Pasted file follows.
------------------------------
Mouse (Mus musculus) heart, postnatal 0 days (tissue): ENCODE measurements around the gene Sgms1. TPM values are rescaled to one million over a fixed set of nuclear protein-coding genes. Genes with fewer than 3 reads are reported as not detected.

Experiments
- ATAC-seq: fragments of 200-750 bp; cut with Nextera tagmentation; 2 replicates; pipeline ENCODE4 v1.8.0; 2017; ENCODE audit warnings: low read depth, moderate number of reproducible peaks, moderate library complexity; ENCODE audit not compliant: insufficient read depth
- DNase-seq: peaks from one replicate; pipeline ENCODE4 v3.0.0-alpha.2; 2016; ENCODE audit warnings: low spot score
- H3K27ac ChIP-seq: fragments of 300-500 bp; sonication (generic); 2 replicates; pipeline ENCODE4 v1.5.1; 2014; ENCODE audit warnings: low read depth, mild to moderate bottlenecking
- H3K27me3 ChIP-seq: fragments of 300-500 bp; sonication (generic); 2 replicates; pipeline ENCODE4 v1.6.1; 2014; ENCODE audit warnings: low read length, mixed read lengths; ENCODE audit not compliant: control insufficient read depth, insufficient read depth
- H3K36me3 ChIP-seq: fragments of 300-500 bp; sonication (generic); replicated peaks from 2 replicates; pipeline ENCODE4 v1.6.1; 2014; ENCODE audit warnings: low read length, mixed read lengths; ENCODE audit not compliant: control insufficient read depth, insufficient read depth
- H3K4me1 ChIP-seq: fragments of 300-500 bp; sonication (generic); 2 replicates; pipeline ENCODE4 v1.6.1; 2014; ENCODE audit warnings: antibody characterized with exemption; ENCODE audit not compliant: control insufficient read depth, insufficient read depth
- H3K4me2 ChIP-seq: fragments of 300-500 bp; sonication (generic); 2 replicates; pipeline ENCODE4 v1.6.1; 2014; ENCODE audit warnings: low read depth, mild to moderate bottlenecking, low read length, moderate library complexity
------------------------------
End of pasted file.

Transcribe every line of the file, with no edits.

Mouse (Mus musculus) heart, postnatal 0 days (tissue): ENCODE measurements around the gene Sgms1. TPM values are rescaled to one million over a fixed set of nuclear protein-coding genes. Genes with fewer than 3 reads are reported as not detected.

Experiments
- ATAC-seq: fragments of 200-750 bp; cut with Nextera tagmentation; 2 replicates; pipeline ENCODE4 v1.8.0; 2017; ENCODE audit warnings: low read depth, moderate number of reproducible peaks, moderate library complexity; ENCODE audit not compliant: insufficient read depth
- DNase-seq: peaks from one replicate; pipeline ENCODE4 v3.0.0-alpha.2; 2016; ENCODE audit warnings: low spot score
- H3K27ac ChIP-seq: fragments of 300-500 bp; sonication (generic); 2 replicates; pipeline ENCODE4 v1.5.1; 2014; ENCODE audit warnings: low read depth, mild to moderate bottlenecking
- H3K27me3 ChIP-seq: fragments of 300-500 bp; sonication (generic); 2 replicates; pipeline ENCODE4 v1.6.1; 2014; ENCODE audit warnings: low read length, mixed read lengths; ENCODE audit not compliant: control insufficient read depth, insufficient read depth
- H3K36me3 ChIP-seq: fragments of 300-500 bp; sonication (generic); replicated peaks from 2 replicates; pipeline ENCODE4 v1.6.1; 2014; ENCODE audit warnings: low read length, mixed read lengths; ENCODE audit not compliant: control insufficient read depth, insufficient read depth
- H3K4me1 ChIP-seq: fragments of 300-500 bp; sonication (generic); 2 replicates; pipeline ENCODE4 v1.6.1; 2014; ENCODE audit warnings: antibody characterized with exemption; ENCODE audit not compliant: control insufficient read depth, insufficient read depth
- H3K4me2 ChIP-seq: fragments of 300-500 bp; sonication (generic); 2 replicates; pipeline ENCODE4 v1.6.1; 2014; ENCODE audit warnings: low read depth, mild to moderate bottlenecking, low read length, moderate library complexity